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The AAPG/Datapages Combined Publications Database

Pacific Section of AAPG

Abstract


The Geologic Transition, High Plateaus to Great Basin - A Symposium and Field Guide (The Mackin Volume), 2001
Pages 189-203

The Role of Rheology in the Tectonic History of the Colorado Plateau

Stephen T. Nelson, Ronald A. Harris

Abstract

Interpretation of the geophysics, petrology, and structure of the Colorado Plateau indicates that it is a rheologically distinct element of the Cordillera. During the Phanerozoic Era, areas surrounding the Colorado Plateau have been subjected to repeated tectonism, including contraction, extension, and magmatism while the plateau has been little affected by these processes. Deformation and magmatism mostly wrap around the Colorado Plateau, suggesting the plateau is a rigid body that has often transmitted forces across itself. Compiled geophysical and petrologic evidence indicates that the lithosphere of the Colorado Plateau has a higher strength than regions to the east, south and west. Strength differences may be attributed to a mafic crustal composition and long-term lower crust and mantle geothermal gradients, especially relative to the Basin and Range Province. Estimates of crustal and lithospheric thickness indicate that the ratio of the thickness of mantle to crust in the northern Basin and Range Province ranges from 0.8 to 1, whereas the same value in the Colorado Plateau is about 1.2. Given that mantle rocks are stronger on average than crustal rocks, the ratio of crust to mantle and the greater total thickness of the Colorado Plateau lithosphere also make it inherently strong.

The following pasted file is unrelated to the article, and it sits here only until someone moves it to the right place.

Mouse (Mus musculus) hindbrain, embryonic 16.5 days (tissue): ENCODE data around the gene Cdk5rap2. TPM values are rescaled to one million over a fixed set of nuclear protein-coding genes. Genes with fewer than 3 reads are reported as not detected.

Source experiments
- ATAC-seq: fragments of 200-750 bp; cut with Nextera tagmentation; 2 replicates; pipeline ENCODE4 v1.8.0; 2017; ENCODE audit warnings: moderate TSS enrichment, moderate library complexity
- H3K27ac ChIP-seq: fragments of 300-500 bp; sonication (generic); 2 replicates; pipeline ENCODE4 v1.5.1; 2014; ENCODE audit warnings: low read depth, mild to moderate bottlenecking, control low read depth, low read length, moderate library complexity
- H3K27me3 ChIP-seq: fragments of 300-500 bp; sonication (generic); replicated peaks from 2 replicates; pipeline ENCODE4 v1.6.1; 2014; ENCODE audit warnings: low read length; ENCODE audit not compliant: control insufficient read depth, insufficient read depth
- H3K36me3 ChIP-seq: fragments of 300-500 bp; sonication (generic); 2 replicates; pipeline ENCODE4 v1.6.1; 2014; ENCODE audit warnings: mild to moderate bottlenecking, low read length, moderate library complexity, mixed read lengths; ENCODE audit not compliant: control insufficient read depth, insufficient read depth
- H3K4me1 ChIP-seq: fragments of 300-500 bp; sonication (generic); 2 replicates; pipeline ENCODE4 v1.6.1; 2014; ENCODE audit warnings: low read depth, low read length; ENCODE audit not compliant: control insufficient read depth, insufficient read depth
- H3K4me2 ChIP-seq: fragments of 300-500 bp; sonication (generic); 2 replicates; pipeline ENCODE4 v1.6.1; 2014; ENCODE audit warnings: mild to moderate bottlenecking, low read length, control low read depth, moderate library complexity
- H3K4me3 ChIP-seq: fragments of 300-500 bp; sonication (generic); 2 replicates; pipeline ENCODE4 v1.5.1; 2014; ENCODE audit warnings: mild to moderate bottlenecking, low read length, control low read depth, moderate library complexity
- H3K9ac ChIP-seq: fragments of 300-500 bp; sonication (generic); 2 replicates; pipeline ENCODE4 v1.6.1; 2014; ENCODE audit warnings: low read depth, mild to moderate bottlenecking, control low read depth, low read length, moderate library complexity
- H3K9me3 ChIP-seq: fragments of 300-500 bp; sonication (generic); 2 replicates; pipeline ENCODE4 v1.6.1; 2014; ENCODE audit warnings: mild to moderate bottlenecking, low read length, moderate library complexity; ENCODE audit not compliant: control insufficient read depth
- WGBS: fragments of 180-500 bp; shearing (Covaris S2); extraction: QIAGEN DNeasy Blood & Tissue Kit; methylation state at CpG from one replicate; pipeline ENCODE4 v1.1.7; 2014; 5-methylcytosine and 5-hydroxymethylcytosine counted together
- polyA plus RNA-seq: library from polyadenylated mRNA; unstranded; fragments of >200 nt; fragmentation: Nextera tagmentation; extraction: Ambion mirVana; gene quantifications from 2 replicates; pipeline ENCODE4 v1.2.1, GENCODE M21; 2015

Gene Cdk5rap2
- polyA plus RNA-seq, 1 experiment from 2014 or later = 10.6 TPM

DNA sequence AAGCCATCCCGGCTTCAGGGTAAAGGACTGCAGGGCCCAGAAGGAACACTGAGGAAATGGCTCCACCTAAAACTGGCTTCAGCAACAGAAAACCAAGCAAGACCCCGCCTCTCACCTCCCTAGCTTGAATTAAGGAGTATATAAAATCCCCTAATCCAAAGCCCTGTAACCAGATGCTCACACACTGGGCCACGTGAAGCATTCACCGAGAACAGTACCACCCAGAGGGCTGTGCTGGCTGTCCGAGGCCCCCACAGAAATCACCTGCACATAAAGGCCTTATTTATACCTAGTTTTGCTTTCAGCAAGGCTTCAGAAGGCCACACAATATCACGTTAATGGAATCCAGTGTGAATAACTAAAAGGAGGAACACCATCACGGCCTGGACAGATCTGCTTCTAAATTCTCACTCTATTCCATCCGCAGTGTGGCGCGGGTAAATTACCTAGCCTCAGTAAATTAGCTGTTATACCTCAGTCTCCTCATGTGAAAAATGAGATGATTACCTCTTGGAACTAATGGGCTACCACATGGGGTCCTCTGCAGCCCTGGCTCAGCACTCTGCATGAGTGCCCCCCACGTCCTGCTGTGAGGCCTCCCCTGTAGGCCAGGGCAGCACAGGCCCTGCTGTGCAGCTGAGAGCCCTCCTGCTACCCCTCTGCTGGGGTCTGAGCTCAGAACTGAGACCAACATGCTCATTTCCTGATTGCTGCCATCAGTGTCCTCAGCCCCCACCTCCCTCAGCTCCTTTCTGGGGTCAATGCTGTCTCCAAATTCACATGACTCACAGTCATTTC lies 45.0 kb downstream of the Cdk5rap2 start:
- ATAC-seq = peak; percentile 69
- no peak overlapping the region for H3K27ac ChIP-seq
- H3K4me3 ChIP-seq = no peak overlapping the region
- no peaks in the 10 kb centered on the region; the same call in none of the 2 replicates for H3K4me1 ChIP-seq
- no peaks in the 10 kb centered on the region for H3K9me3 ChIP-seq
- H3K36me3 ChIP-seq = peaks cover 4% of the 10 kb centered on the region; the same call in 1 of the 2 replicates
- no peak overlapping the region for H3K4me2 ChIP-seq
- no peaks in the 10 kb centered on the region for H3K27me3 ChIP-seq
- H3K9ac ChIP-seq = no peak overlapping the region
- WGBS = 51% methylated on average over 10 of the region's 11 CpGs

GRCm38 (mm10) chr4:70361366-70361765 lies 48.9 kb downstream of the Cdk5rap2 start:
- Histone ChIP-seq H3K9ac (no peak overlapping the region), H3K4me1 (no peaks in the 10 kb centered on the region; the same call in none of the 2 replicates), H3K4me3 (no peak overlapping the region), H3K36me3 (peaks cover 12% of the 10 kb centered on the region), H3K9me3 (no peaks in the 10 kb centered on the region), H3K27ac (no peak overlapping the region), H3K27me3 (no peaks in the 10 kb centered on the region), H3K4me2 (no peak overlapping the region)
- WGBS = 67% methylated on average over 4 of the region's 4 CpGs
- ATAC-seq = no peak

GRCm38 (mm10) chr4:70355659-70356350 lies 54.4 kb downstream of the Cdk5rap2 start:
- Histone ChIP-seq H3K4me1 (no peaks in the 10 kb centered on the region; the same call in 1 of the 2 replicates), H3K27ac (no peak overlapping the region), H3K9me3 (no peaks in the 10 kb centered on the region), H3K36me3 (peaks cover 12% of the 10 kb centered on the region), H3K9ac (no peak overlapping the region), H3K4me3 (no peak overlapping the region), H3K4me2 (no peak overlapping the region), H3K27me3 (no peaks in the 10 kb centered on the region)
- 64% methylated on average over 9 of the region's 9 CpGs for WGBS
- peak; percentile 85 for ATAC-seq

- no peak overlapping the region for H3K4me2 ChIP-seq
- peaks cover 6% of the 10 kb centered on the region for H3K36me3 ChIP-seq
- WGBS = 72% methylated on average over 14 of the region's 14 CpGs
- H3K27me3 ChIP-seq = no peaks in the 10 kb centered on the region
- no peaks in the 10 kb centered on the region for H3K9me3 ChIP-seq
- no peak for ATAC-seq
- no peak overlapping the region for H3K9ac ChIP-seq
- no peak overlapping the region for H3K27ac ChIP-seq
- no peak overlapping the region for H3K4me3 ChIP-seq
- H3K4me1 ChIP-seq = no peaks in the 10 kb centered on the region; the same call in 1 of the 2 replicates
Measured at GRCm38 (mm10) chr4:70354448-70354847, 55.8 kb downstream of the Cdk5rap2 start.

Some evidence suggests that fertile or hydrated mantle may exist beneath the Colorado Plateau. Rock strength data show that mafic rocks in the crust and high pyroxene and amphibole contents in the upper mantle may enhance lithospheric strength, or, at a minimum, provide no reason to presuppose that a fertile, hydrated mantle should be weak.

The Colorado Plateau, although inferred to be stronger than regions to the west, south, and east, may not be as strong as the Archean Wyoming Province to the north. Higher seismic velocities in the lower crust and upper mantle north of the Cheyenne belt imply a higher strength in the middle Rocky Mountains. In this context, the Uinta aulacogen, which separates the Wyoming Province and the Colorado Plateau, developed as a “pop up” structure during Mesozoic to early Tertiary contraction. Thus, in understanding the tectonic history of the western U.S., or any region for that matter, it is important to assess the relative compositional and thermal structure of the lower crust and upper mantle. These factors have exerted considerable control over the partitioning of strain and magmatism throughout the Cordillera in the Colorado Plateau region during the last 1 Ga. Similar factors play an important role in the architecture of mountain systems throughout the world.


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